Heart Mountain internment camp’s new interpretive learning center opens this weekend

Heart Mountain internment camp in Wyoming

It’s a fact: The 10 concentration camps built during World War II to imprison 120,000 people of Japanese descent — more than half U.S.-born and therefore American citizens, and most of them mere children — were all thrown together in godforsaken corners of the country.

No offense to people who live near the sites of these former “relocation centers” (a silly government euphemism that was easier to swallow than the words “concentration camp” that President Roosevelt himself used), but Camp Amache in southeastern Colorado is a forlorn, dusty expanse of whole lot of nothing for miles and miles. It takes four hours of driving through mostly flat, dull prairie to get to the town of Granada from Denver.

It takes nine hours on on the road from Denver to get to Heart Mountain, although the drive is a little more scenic, to the base of a towering peak north of Cody, Wyoming in the northwest corner of Colorado’s neighbor to the north. For years, like at many of the concentration camps from the war years, there has been only a couple of memorials erected by former internees, and only a couple of buildings, including several of the dilapidated barracks buildings within view of the camp’s namesake mountain. Most of the buildings and equipment were sold off to ranchers after the war; like many of the camps, non-profit groups have been tracking down and reconstructing buildings if they’re available and still standing.

Heart Mountain is notable for a couple of reasons: It’s where Bill Hosokawa, the journalist from Seattle, was interned for 13 months before getting a job at a newsaper in Iowa during the war. After WWII, Hosokawa moved to Denver andsoent the rest of his life as a reporter, editor, diplomat and civil rights leader. And, Heart Mountain is the camp where a group of draft resisters became notorious and were eventually sentenced to Federal prison for simply refusing to accept being drafted out of camp when their families had lost everything and were unjustly imprisoned by the US government. This is one topic that still needs to be explained and taught about (I’ll be writing a review of “Conscience and the Constitution,” an excellent documentary about the draft resisters, soon.)

We’ve driven to Heart Mountain, and were chilled by the desolate majesty of the locale.

The mountain itself is a powerful image, one that adds an iconic feel to this camp that Amache in Colorado doesn’t have (it’s just flat and empty all around). We stopped at a florist and gift shop between Cody and Heart Mountain where a woman who was interned at the camp still worked, decades later. I wish I still had her name and number.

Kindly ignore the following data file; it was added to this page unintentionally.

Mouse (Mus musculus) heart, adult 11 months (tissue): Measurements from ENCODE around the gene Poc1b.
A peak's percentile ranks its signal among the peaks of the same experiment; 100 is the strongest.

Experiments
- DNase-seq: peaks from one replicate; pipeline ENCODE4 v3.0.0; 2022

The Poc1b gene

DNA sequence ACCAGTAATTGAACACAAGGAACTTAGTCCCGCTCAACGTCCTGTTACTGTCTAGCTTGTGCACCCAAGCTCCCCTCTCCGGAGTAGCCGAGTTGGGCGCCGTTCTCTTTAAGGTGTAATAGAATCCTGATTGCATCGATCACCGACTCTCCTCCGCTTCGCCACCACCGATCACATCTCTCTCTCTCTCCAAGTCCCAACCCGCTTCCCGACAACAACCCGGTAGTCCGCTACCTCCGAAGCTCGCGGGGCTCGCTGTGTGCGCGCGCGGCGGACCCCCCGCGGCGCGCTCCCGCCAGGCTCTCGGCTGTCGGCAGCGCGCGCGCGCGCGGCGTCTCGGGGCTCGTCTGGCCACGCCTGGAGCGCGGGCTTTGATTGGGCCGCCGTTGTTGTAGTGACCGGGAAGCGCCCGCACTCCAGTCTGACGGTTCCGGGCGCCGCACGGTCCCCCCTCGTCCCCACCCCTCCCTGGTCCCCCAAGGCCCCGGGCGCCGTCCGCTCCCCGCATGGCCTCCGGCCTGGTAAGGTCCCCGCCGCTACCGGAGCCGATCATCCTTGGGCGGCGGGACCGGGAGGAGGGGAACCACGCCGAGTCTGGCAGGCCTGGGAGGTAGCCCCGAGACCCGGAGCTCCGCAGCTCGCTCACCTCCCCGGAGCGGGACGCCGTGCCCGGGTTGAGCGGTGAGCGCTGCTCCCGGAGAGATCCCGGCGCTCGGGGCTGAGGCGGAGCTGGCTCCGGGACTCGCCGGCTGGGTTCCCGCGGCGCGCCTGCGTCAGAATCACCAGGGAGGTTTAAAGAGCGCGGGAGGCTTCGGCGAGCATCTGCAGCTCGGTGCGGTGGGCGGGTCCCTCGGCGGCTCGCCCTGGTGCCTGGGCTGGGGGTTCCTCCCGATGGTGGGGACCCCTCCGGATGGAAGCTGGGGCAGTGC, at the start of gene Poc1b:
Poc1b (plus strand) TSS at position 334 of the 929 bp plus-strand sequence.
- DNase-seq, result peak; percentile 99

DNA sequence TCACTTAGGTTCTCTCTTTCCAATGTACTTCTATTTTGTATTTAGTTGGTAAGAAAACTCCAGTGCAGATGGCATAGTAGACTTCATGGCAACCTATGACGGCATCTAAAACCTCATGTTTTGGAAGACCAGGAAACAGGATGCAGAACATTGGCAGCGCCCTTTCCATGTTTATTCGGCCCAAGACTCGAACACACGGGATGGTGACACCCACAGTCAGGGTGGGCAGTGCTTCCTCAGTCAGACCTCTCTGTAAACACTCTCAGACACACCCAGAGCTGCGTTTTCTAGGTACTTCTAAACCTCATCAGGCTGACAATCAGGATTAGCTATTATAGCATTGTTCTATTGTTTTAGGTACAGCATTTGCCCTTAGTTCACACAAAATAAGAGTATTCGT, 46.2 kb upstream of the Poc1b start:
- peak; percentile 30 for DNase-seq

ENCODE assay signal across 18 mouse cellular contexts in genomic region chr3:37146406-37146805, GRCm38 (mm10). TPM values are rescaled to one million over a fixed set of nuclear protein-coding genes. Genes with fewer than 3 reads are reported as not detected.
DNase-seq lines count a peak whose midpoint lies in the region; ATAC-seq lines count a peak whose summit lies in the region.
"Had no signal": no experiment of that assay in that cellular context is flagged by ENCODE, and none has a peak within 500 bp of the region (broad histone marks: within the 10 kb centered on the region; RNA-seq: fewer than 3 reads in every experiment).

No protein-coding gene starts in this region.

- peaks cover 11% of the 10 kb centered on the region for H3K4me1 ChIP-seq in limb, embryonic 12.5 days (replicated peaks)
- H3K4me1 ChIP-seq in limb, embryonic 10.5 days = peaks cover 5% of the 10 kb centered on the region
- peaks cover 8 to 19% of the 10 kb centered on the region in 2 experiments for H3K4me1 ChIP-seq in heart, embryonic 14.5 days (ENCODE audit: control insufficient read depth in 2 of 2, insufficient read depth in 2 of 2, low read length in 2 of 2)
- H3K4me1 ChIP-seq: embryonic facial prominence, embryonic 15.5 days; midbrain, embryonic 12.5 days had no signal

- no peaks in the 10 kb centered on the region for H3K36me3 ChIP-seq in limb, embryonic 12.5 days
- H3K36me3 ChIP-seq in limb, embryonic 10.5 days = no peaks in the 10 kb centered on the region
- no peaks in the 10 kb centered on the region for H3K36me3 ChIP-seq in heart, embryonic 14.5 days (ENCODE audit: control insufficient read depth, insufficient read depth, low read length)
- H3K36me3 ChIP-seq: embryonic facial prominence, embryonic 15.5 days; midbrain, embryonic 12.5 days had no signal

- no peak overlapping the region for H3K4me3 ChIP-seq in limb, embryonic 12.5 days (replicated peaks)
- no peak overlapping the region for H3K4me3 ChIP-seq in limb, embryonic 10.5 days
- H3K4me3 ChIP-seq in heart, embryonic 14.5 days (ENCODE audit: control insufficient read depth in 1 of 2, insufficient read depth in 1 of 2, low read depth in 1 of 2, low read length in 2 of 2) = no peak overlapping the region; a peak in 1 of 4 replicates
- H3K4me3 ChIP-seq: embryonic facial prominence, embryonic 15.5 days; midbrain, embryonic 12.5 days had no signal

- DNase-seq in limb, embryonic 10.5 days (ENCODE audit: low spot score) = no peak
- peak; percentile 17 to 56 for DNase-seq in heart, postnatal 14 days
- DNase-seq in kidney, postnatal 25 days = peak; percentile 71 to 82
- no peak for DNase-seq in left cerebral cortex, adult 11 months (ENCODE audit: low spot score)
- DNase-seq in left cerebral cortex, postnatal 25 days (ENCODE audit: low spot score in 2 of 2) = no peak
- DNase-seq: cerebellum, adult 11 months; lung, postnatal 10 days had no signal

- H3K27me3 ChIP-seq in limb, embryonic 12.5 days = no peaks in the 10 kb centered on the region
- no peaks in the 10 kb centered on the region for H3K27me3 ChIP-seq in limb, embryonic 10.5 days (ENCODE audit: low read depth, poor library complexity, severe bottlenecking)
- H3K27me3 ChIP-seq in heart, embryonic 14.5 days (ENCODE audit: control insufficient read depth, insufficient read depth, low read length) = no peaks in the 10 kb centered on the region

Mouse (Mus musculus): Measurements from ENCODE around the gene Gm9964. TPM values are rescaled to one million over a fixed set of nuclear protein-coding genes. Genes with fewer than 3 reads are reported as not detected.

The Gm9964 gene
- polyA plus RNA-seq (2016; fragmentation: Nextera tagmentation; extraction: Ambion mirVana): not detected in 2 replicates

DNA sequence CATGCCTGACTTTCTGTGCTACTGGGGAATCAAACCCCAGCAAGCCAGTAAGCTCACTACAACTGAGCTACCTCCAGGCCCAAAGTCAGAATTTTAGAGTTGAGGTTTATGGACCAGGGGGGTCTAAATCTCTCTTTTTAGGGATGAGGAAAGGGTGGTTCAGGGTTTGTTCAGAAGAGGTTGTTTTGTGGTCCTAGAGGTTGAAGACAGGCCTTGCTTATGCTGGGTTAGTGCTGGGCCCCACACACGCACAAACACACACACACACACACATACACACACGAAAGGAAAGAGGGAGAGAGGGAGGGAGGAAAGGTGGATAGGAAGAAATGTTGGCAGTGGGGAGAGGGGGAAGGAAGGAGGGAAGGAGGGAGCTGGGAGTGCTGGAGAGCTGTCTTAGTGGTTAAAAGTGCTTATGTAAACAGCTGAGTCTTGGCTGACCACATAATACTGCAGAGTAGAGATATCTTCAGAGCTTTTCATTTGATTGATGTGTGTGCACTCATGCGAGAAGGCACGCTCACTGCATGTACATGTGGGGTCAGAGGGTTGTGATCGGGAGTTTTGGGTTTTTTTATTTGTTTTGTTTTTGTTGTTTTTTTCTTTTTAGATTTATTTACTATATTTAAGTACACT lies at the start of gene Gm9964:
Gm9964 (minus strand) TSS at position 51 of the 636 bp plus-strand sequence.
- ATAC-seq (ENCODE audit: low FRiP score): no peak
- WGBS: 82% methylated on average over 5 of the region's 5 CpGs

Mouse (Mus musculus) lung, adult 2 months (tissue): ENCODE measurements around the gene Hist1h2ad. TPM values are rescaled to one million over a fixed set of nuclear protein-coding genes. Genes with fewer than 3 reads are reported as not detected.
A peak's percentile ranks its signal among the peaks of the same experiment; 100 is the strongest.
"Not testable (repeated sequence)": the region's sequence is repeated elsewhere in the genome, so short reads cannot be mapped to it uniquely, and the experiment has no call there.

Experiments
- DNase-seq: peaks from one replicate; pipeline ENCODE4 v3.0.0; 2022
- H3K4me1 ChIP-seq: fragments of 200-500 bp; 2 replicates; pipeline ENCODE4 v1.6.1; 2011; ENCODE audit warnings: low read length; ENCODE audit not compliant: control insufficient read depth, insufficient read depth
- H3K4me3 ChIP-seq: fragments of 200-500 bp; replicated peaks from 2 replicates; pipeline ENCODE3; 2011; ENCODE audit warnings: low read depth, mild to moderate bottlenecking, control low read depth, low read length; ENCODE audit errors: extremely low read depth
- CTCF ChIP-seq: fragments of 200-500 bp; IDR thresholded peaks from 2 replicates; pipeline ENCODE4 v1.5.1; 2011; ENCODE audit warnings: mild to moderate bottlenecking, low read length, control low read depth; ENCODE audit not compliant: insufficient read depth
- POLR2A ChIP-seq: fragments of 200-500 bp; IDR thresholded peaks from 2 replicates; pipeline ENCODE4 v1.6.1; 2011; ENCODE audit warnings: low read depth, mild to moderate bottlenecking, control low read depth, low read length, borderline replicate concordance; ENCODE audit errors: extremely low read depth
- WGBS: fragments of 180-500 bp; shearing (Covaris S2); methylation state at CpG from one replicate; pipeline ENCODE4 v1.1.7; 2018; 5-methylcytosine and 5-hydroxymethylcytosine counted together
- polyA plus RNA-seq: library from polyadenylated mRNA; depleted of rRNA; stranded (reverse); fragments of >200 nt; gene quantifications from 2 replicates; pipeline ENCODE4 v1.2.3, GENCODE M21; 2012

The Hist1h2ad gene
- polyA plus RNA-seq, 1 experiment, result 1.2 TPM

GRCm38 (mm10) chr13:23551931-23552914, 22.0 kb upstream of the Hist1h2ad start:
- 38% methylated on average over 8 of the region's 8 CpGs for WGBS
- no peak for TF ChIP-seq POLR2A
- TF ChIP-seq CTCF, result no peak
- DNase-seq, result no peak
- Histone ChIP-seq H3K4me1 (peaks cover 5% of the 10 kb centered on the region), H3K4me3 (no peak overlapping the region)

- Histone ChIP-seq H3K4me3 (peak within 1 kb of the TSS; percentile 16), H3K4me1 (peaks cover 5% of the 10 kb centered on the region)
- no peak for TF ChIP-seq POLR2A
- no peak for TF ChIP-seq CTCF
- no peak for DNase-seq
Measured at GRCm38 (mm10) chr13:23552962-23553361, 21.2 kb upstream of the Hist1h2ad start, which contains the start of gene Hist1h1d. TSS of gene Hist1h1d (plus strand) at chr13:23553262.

But over the years, the Heart Mountain Wyoming Foundation has been working diligently — and quietly — on building an 11,000 square feet facility at the former camp site that includes exhibition space and a theater. The Heart Mountain Interpretive Learning Center (ILC) opens this weekend with sold-out events that will be attended by some very high profile special guests.

Here’s a list of the speakers and invited VIPs for Friday’s All-Camp Get-Together and Pilgrimage Dinner at the Park County Fairgrounds, and saturday’s dedication ceremony at the ILC at the former camp grounds:
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Japan’s Ambassador to US visited Denver for 25th anniversary of Colorado-Yamagata relationship

Ambassador of Japan to U.S., Ichiro Fujisaki

It’s not often that Denver receives visitors at the highest levels of the foreign diplomatic corps, but the 25th anniversary of the start of the Colorado-Yamagata Sister State relationship brought Ichiro Fujisaki, the Ambassador Extraordinary and Plenipotentiary of Japan to the United State of America, to the Brown Palace on August 6.

Fujisaki gave a keynote speech during a luncheon hosted by the Japan America Society of Colorado, which was also attended by Takashi Takahashi, vice governor of Yamagata Prefecture (state), and Kozo Taira, Chairperson of the Yamagata Prefectural Assembly. Also with the Yamagata delegation were several assemblymen, the assembly’s Chief Secretariat, and representatives of the Yamagata International Affairs Office.

The local speakers included Morgan Smith and James Terada, former chairs of the Colorado-Yamagata Friendship Committee. Smith helped forge the Sister State relationship when he served under then-governor Dick Lamm, who was not initially supportive of the idea. Smith recalled his efforts to get the relationship approved, and the accomplishments since then that have come out of the Sister State compact. Gov. Roy Romner, who followed Lamm, was much more supportive, as was Bill Owens after that, and Gov. Hickenlooper already has strong ties to Japan and with Yamagata through visits he made while he served as Denver’s Mayor.